They say you get what you pay for. You’d be forgiven for thinking this philosophy applies to investing. It’s a schoolboy error – however nothing could be further from the truth.
Over the years, multiple studies have proven that costs depress investment performance over long periods of time.
There are two types of costs, 1) portfolio turnover costs, and 2) ongoing investment management costs
Portfolio Turnover costs
Portfolio turnover is basically how often a portfolio manager buys and sells stocks. When it happens too often, they rack up extra costs for investors. The costs are hidden, rarely disclosed to investors, and they’re crippling to a portfolio’s return.
The table below shows just how much portfolio turnover could be costing you. A global equities fund with a turnover of 100% is costing you 1.70% pa. You now need to make this back, plus more, in order to stay ahead. Not an easy assignment.
Here’s what portfolio turnover looks like (a little old I know), and how it’s increased over time through trading via actively managed funds.
Stock picking organisations “renting” rather than “owning” businesses in the stock market are at a massive disadvantage. The more you trade, the higher your costs. The higher your costs, the lower your return. Capiche?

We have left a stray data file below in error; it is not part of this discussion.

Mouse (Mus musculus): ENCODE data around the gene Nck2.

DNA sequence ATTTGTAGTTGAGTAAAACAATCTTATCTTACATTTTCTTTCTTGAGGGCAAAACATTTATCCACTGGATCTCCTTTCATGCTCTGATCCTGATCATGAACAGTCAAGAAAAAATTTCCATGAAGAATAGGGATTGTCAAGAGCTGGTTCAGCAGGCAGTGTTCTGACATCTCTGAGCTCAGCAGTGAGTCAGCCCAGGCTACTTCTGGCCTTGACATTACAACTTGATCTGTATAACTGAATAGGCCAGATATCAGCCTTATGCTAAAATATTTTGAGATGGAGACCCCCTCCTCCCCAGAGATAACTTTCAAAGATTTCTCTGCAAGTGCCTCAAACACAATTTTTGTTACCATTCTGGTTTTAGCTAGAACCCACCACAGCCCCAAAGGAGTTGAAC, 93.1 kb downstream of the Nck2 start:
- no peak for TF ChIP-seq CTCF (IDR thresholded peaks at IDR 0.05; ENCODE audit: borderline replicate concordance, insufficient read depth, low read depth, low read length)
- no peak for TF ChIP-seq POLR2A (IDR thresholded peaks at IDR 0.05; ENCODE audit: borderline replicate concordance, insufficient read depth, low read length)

Let’s move on.
Ongoing Investment Management costs
To set the scene, here’s the average cost of actively managed funds and corresponding index funds and ETFs.
Not only are you behind the eight ball with higher transaction costs, you must contend with higher investment fees (also known as expense ratios).
Vanguard have a great calculator on their website (click here), which shows you how much money has been kept and how much money has been lost over time based on different expense ratios. I’ve run two scenarios:
1) A portfolio with an expense ration of 1.25%, which results in 68.7% of returns captured over 25 years.
2) A portfolio with an expense ratio of 0.50%, which results in 86.3% of returns being captured.
This is hard dollars. Lost.
- Higher costs can significantly depress a portfolio’s growth over long periods.
- Costs create an inevitable gap between what the markets return and what investors actually earn—but keeping expenses down can help to narrow that gap.
- Lower-cost mutual funds have tended to perform better than higher-cost funds over time.
- Indexed investments can be a useful tool for cost control.
Unlike Maserati and Miu Miu, expensive managed investments are not cool, stylish, sexy, or impressive.